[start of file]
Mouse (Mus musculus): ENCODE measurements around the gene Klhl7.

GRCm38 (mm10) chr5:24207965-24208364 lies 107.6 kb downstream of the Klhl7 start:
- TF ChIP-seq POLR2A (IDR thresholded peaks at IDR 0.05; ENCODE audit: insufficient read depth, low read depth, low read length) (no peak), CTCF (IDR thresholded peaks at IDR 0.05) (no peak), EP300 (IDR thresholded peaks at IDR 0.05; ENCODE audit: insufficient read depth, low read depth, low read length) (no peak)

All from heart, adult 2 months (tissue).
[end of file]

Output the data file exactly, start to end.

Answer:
Mouse (Mus musculus): ENCODE measurements around the gene Klhl7.

GRCm38 (mm10) chr5:24207965-24208364 lies 107.6 kb downstream of the Klhl7 start:
- TF ChIP-seq POLR2A (IDR thresholded peaks at IDR 0.05; ENCODE audit: insufficient read depth, low read depth, low read length) (no peak), CTCF (IDR thresholded peaks at IDR 0.05) (no peak), EP300 (IDR thresholded peaks at IDR 0.05; ENCODE audit: insufficient read depth, low read depth, low read length) (no peak)

All from heart, adult 2 months (tissue).